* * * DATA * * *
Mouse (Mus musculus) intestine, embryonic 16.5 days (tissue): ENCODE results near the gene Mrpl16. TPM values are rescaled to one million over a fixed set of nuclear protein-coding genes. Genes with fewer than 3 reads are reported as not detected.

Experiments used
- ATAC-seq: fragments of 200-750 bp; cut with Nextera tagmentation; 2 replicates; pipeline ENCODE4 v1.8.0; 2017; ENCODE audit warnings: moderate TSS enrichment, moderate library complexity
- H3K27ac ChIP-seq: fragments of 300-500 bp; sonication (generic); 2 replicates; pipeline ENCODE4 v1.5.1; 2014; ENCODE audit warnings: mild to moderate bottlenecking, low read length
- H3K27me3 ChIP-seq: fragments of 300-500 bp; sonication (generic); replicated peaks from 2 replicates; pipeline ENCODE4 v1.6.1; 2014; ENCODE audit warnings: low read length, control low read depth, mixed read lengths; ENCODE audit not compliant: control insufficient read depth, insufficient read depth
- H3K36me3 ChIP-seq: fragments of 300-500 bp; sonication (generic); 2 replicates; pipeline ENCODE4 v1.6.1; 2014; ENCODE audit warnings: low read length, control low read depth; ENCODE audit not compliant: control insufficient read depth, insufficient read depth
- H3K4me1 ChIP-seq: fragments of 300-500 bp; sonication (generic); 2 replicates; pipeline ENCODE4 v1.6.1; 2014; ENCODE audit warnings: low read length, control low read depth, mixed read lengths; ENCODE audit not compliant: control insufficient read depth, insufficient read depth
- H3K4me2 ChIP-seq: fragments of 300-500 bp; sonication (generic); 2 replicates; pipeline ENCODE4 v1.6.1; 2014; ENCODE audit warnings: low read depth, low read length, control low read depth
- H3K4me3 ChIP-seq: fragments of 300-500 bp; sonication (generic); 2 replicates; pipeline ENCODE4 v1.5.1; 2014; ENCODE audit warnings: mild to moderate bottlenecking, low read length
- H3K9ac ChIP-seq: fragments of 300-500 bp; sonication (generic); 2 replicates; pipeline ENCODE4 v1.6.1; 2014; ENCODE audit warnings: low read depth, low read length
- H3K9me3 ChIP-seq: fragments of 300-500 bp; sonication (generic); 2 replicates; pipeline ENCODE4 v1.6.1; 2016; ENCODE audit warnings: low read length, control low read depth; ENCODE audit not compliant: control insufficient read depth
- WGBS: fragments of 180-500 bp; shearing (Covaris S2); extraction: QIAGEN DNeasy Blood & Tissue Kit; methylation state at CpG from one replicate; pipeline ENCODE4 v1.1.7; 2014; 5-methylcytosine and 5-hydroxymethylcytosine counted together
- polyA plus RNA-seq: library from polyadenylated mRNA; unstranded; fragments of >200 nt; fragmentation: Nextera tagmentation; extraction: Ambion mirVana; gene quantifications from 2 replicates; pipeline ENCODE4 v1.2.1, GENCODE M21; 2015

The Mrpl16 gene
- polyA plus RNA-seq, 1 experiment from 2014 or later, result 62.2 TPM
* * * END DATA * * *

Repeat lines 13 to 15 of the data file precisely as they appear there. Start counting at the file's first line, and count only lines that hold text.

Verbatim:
- polyA plus RNA-seq: library from polyadenylated mRNA; unstranded; fragments of >200 nt; fragmentation: Nextera tagmentation; extraction: Ambion mirVana; gene quantifications from 2 replicates; pipeline ENCODE4 v1.2.1, GENCODE M21; 2015

The Mrpl16 gene
- polyA plus RNA-seq, 1 experiment from 2014 or later, result 62.2 TPM